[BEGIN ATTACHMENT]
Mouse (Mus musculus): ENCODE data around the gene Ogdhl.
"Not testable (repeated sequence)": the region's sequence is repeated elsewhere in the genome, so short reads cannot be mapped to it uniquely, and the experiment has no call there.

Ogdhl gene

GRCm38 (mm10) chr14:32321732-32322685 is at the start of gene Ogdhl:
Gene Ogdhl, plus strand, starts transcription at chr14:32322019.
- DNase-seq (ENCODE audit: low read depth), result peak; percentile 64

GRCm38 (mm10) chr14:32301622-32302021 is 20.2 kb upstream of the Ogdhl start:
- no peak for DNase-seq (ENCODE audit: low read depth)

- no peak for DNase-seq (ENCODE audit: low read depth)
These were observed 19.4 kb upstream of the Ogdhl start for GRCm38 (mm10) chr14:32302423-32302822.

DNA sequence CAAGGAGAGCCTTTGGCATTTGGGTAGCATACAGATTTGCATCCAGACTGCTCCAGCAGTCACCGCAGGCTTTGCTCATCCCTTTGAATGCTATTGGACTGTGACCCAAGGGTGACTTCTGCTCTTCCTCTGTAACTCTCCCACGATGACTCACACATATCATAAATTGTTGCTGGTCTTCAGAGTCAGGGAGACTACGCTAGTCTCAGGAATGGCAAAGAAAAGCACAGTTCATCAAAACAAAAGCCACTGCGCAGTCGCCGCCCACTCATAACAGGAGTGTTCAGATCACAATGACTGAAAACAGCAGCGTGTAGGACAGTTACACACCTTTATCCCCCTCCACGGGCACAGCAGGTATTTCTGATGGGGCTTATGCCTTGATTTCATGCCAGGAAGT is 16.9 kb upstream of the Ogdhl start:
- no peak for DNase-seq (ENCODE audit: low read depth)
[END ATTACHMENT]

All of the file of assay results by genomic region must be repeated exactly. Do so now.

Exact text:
Mouse (Mus musculus): ENCODE data around the gene Ogdhl.
"Not testable (repeated sequence)": the region's sequence is repeated elsewhere in the genome, so short reads cannot be mapped to it uniquely, and the experiment has no call there.

Ogdhl gene

GRCm38 (mm10) chr14:32321732-32322685 is at the start of gene Ogdhl:
Gene Ogdhl, plus strand, starts transcription at chr14:32322019.
- DNase-seq (ENCODE audit: low read depth), result peak; percentile 64

GRCm38 (mm10) chr14:32301622-32302021 is 20.2 kb upstream of the Ogdhl start:
- no peak for DNase-seq (ENCODE audit: low read depth)

- no peak for DNase-seq (ENCODE audit: low read depth)
These were observed 19.4 kb upstream of the Ogdhl start for GRCm38 (mm10) chr14:32302423-32302822.

DNA sequence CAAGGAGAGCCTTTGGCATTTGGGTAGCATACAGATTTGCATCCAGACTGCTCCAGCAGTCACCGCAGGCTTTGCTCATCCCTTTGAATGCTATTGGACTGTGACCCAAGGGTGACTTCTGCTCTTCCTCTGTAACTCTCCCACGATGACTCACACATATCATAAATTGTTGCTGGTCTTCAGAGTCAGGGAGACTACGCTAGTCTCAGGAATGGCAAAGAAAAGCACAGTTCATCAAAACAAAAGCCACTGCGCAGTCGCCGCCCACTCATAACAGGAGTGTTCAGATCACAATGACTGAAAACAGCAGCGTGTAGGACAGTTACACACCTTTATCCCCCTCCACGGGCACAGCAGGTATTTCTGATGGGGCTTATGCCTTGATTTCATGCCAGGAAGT is 16.9 kb upstream of the Ogdhl start:
- no peak for DNase-seq (ENCODE audit: low read depth)